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WBC plans to support Julio Cesar Chavez Jr if Nevada suspension is deemed unfair

The WBC says they'll back Julio Cesar Chavez Jr if they believe the Nevada State Athletic Commission's punishment for a failed drug test is too harsh.

Jeff Bottari

If the World Boxing Council (WBC) deems that a suspension from the Nevada State Athletic Commission to Julio Cesar Chavez Jr is unfair, they'll back the fighter carrying on his career elsewhere, likely in Mexico, in order to get him back into the ring sooner.

Chavez failed a post-fight drug test, which came back positive for marijuana following his defeat against Sergio Martinez on September 15. The commission still has not handed down any official ruling, but nine months to one year is what most expected to happen.

In a report from Miguel Rivera at, Jose Sulaiman had this to say:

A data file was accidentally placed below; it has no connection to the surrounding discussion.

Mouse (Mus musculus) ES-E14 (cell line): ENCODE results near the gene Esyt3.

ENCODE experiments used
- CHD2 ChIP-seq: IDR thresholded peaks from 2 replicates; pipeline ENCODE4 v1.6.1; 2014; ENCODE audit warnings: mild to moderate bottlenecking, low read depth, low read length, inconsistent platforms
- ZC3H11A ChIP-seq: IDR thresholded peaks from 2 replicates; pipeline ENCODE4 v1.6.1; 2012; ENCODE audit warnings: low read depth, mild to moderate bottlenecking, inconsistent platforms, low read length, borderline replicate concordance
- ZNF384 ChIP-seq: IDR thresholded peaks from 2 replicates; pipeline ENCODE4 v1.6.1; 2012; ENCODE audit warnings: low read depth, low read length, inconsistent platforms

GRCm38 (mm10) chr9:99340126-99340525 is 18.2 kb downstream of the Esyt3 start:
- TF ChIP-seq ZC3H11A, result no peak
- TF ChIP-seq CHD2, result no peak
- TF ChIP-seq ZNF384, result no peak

"Nevada can only prevent him from fighting in Nevada. They can not stop him from fighting somewhere else. Perhaps some of the U.S. states will respect the sanction of Nevada. ... But if they are going to want money and hand down a long suspension - we are not going to accept that and we will allow Julio to fight."

Whatever "beef" there was between Sulaiman and Chavez has apparently melted away, as the WBC is anxious to get their favorite godson back in the ring soon. Chavez wants to return in May, which might be possible, and then set up a rematch with Martinez, which seems all but guaranteed for later this year.

It's not exactly surprising that the WBC is looking to again coddle Chavez, who also failed a drug test in Nevada back in 2009, a case the WBC treated as if Chavez had some life-threatening disorder of some kind.

If Nevada hands down a punishment that the sanctioning body deems unfair, and Chavez does fight in Mexico while suspended in Nevada, it probably won't help his case in the long run, but Chavez is also a fighter who can bring serious money into Vegas now, so it's probably a fairly safe bet that one way or another, the whole thing will play out fairly painlessly for all involved. Also, considering the offense, I don't personally see any good reason to suspend him any longer than six months, dated back to September, which would have him cleared by May.

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